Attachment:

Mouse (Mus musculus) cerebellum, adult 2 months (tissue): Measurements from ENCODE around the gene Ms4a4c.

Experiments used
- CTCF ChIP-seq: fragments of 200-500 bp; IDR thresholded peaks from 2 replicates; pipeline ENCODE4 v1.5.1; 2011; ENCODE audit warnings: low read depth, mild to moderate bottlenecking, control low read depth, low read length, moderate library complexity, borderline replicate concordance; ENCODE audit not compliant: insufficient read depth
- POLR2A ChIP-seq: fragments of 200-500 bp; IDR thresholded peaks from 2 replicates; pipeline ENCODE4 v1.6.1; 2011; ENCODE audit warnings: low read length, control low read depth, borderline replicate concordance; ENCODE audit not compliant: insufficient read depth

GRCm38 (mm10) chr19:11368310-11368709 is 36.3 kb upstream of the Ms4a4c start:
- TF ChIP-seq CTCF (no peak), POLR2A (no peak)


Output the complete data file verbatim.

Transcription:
Mouse (Mus musculus) cerebellum, adult 2 months (tissue): Measurements from ENCODE around the gene Ms4a4c.

Experiments used
- CTCF ChIP-seq: fragments of 200-500 bp; IDR thresholded peaks from 2 replicates; pipeline ENCODE4 v1.5.1; 2011; ENCODE audit warnings: low read depth, mild to moderate bottlenecking, control low read depth, low read length, moderate library complexity, borderline replicate concordance; ENCODE audit not compliant: insufficient read depth
- POLR2A ChIP-seq: fragments of 200-500 bp; IDR thresholded peaks from 2 replicates; pipeline ENCODE4 v1.6.1; 2011; ENCODE audit warnings: low read length, control low read depth, borderline replicate concordance; ENCODE audit not compliant: insufficient read depth

GRCm38 (mm10) chr19:11368310-11368709 is 36.3 kb upstream of the Ms4a4c start:
- TF ChIP-seq CTCF (no peak), POLR2A (no peak)